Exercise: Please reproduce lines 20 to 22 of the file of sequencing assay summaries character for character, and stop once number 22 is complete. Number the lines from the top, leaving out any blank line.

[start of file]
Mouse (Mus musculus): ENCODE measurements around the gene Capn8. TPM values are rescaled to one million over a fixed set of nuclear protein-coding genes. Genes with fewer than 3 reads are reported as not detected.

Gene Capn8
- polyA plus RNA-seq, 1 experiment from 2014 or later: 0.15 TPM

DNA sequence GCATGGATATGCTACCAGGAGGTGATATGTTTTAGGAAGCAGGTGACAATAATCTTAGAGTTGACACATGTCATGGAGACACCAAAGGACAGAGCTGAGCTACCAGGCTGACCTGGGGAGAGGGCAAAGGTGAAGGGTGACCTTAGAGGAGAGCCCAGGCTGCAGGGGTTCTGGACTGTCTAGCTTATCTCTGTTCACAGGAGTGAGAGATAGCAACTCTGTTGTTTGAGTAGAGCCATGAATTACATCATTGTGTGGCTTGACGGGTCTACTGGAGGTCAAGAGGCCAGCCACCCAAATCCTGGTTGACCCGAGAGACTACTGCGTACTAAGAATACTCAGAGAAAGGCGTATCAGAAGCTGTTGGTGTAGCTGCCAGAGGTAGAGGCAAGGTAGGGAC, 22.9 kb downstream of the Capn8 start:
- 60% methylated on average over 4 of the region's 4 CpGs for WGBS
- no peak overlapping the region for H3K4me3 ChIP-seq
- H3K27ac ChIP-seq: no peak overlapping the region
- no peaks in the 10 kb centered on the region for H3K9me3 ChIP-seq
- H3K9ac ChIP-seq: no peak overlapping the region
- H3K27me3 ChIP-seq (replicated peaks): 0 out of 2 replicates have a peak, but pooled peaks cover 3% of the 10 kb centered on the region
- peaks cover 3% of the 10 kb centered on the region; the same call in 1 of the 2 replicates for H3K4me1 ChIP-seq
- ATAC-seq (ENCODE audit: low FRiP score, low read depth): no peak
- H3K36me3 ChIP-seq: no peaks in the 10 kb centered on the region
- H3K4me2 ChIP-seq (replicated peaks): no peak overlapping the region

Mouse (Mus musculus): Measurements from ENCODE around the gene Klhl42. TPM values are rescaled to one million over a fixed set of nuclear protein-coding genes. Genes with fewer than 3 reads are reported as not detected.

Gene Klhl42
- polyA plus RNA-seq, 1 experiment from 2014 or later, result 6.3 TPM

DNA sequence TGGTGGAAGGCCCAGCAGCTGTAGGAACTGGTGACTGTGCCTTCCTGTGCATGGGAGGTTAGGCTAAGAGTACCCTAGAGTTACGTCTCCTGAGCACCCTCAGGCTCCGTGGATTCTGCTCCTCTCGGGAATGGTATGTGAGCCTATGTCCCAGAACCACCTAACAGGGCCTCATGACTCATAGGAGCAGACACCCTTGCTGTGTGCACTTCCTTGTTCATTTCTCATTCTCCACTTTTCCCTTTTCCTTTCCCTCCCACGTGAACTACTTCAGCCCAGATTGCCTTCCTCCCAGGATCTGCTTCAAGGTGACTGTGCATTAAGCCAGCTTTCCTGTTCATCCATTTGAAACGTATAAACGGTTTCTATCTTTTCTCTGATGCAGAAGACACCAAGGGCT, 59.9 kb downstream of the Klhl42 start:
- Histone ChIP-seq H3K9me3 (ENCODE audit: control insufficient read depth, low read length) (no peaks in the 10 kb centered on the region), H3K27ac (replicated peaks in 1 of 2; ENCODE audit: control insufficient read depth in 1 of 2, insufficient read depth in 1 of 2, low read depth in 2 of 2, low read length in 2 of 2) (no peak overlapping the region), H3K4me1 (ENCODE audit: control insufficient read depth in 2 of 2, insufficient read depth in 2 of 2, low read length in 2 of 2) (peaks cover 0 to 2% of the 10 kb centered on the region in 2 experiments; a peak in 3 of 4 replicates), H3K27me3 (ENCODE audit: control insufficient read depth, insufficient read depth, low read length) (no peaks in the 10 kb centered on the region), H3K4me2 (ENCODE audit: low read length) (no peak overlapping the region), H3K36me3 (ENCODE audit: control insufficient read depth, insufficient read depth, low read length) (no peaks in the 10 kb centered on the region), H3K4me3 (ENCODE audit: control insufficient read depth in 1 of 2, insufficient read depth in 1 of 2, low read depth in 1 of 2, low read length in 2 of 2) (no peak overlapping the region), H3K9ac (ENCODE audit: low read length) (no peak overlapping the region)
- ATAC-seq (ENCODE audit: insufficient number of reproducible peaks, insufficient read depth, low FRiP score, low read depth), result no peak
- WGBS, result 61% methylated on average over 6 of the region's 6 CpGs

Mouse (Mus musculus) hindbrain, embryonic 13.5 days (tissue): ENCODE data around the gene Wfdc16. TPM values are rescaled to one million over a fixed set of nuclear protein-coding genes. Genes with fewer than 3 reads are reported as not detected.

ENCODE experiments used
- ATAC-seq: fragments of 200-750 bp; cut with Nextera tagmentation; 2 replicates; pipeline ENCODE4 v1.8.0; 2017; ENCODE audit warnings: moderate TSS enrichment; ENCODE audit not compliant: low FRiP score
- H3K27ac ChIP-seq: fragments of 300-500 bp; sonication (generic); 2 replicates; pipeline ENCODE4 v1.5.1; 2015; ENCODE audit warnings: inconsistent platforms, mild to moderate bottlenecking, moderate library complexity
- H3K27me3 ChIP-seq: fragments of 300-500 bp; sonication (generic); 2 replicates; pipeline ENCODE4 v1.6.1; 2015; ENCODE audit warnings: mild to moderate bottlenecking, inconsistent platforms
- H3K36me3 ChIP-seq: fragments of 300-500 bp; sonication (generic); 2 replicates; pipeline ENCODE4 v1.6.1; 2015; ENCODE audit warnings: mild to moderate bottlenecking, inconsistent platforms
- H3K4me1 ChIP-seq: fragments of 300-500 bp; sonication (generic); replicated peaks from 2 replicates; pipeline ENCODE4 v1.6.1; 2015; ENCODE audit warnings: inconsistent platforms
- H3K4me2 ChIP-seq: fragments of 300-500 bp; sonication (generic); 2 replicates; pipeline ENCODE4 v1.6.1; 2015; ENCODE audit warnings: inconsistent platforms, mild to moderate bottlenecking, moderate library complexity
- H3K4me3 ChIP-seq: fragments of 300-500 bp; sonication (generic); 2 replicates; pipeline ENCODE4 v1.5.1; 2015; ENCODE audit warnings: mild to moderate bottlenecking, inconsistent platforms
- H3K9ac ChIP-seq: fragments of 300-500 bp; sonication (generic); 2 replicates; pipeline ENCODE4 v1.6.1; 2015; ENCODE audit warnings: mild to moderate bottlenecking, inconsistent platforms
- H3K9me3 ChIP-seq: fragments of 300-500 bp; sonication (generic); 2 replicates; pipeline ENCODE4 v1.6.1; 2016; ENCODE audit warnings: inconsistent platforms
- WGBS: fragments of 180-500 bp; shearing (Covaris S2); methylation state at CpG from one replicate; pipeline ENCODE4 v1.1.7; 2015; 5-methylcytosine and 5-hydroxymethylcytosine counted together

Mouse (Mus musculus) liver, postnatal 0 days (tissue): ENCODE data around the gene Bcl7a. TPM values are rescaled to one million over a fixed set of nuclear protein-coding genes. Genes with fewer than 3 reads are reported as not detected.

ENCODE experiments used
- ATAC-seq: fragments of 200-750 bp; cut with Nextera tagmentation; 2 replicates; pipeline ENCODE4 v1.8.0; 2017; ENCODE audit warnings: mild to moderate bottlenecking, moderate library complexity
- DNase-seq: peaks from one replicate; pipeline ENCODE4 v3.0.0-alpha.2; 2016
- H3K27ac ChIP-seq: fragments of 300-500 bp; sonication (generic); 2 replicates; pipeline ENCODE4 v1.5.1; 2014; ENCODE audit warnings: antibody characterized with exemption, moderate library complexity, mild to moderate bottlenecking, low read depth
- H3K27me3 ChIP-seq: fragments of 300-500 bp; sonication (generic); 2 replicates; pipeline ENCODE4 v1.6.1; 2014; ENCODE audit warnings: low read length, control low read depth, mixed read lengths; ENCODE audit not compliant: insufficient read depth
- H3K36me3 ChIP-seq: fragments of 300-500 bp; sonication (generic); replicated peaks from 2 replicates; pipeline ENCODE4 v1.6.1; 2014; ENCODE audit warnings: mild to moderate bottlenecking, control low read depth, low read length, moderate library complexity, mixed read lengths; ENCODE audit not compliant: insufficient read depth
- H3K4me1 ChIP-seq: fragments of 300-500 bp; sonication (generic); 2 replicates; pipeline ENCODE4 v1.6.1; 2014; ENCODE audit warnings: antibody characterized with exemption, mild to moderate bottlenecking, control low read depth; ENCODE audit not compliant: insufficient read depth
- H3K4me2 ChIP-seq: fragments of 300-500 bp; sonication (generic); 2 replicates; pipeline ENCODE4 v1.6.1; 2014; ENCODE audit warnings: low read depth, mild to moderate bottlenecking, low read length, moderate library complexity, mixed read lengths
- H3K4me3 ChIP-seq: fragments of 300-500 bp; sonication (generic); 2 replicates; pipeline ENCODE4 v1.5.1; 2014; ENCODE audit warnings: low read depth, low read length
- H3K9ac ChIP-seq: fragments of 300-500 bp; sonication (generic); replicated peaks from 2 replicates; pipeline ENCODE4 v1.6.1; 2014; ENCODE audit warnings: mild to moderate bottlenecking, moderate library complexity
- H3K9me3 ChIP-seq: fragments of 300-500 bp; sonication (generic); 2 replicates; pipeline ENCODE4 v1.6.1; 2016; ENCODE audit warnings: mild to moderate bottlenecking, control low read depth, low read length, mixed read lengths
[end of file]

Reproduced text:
- ATAC-seq (ENCODE audit: insufficient number of reproducible peaks, insufficient read depth, low FRiP score, low read depth), result no peak
- WGBS, result 61% methylated on average over 6 of the region's 6 CpGs

Mouse (Mus musculus) hindbrain, embryonic 13.5 days (tissue): ENCODE data around the gene Wfdc16. TPM values are rescaled to one million over a fixed set of nuclear protein-coding genes. Genes with fewer than 3 reads are reported as not detected.